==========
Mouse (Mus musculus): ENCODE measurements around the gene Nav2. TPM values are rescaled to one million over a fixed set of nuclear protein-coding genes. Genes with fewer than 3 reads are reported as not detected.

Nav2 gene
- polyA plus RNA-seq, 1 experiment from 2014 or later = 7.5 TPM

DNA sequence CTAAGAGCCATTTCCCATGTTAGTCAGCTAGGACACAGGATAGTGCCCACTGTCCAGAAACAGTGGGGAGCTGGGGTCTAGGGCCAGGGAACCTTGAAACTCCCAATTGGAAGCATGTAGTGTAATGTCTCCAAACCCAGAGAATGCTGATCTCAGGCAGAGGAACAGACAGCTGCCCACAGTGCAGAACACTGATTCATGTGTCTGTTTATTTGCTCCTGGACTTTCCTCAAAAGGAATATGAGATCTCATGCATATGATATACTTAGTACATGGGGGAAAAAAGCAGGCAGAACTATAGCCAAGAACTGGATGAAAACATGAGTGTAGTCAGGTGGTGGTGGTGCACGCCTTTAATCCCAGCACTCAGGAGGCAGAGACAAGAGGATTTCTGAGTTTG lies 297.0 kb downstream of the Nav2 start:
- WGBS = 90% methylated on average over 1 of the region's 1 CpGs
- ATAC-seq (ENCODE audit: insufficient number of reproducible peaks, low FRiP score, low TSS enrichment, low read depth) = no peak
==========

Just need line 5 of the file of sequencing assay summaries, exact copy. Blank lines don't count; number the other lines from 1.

- WGBS = 90% methylated on average over 1 of the region's 1 CpGs